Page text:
>>>>> "Jan" == Jan Dvorak <jan.dvorak@stripped> writes:
Jan> Hi all,
Jan> I agree with Tim.
Jan> That's the way the 'big names' use
Jan> to ensure data safety.
Jan> I've always interpreted the MySQL team's
Jan> "we'll never support transactions" statement
Jan> as "we'll never support roll-backs".
Jan> It's a design choice I like;
Jan> in fact, most times I met a 'big names' database
Jan> I had to find my way around the roll-back feature,
Jan> because it really slowed the server almost to a halt.
Never say never; We have only said that we don't intend to
support transactions in the near future as we don't regard this is
very important. However, things has changed as we got an offer about
transactions that we can't easily refuse and because of this
transactions is now on the top of our TODO.
Jan> However, supporting transactions and journalling _is_ useful.
Jan> It would allow for a recovery into a consistent state.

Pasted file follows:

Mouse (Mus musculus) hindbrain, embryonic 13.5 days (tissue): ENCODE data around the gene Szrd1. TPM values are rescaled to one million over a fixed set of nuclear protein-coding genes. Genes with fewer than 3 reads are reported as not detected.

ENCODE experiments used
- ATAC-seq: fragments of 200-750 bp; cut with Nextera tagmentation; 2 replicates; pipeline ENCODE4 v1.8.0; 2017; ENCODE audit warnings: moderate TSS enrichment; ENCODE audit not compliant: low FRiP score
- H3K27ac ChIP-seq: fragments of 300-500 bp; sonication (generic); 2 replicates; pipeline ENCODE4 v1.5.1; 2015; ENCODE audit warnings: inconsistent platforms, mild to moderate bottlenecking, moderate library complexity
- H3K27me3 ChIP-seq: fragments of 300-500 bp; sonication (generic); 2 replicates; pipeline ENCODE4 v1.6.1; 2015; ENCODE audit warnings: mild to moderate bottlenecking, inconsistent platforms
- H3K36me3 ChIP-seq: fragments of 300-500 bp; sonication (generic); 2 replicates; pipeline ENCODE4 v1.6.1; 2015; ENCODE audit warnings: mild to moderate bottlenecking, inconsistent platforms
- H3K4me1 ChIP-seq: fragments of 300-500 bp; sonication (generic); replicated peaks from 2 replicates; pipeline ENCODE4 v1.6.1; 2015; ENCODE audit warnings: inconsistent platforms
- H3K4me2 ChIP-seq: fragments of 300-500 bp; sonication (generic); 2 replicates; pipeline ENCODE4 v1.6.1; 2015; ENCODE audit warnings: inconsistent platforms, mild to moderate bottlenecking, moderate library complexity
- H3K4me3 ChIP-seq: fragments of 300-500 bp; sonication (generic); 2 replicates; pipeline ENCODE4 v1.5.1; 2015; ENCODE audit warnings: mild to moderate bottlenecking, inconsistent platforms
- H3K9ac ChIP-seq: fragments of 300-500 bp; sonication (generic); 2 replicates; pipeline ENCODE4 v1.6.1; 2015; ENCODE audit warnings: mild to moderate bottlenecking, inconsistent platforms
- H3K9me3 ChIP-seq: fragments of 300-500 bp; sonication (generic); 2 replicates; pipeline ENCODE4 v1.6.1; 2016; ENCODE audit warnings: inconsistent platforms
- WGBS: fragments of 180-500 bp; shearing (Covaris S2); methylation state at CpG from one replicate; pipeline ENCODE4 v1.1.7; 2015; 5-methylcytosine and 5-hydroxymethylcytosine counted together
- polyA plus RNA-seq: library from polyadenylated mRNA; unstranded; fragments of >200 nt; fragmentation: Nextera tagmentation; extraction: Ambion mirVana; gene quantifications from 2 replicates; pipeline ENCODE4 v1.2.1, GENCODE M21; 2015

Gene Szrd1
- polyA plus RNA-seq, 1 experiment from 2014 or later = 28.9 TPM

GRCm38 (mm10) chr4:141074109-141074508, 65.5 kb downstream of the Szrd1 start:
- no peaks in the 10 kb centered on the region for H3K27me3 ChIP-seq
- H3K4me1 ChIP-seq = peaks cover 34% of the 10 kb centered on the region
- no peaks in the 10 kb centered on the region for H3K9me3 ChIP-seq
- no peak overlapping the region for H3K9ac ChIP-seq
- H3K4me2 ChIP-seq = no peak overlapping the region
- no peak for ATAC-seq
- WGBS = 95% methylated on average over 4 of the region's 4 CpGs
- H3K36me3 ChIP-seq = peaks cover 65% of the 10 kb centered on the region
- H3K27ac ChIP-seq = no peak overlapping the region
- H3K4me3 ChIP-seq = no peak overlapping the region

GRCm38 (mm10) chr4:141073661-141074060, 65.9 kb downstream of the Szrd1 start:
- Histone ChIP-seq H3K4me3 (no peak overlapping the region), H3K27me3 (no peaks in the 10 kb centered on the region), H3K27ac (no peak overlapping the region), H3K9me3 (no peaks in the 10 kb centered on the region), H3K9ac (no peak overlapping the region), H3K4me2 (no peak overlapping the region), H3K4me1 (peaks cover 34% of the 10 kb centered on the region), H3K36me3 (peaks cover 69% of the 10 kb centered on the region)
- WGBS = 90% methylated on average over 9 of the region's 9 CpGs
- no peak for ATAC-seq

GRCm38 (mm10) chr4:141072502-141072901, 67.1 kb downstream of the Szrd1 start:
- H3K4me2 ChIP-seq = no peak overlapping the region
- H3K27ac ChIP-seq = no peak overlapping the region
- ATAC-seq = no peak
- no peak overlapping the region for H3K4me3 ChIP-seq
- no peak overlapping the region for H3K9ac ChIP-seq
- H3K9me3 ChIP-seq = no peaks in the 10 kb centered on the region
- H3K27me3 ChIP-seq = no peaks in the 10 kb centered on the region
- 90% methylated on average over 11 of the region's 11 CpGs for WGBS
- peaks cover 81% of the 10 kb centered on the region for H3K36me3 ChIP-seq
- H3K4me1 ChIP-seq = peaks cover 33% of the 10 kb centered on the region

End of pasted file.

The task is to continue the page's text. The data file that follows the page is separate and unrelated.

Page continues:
Jan> MySQL is doing it, for the most part.
Jan> All that is missing, IMO, is a means of distinction
Jan> between committed and uncommitted transactions
Jan> in the update log.
Jan> I think the following twists that could do it:
To be able to support transactions in the update log, we have to add a
behaveour that resembles a lot the one that you have described. The
only addition is that ROLLBACK will be possible...
Jan> Jan Dvorak
Jan> Tim Bunce wrote:
>> Er, it doesn't. Your description of how commit works does not match
>> how Oracle, Ingres, Sybase etc work.
>> I don't have time to write out a description, but a properly setup
>> database (e.g., log and tables on separate disks) then there will be no
>> data loss.
>> In the case of power failure or kernel panic the recovery (rollback)
>> will be automatic and transparent. In the case of disk failure then
>> you'd need to restore your last backup and 'rollforward' the journal.
>> Either way, you'd end up with the database exactly as it was after the
>> last 'commit' was executed prior to the failure.
Note that the above is only 'almost' true. You can never guarantee the
above to 100 %, only to 99.99 % as there is always a small time
gap when the update log and database is not perfectly in sync. There
is also a small problem when the client don't get time to get the ok
from the server before it crashed. You can theoretically only make it
recover 'almost sure', never perfect.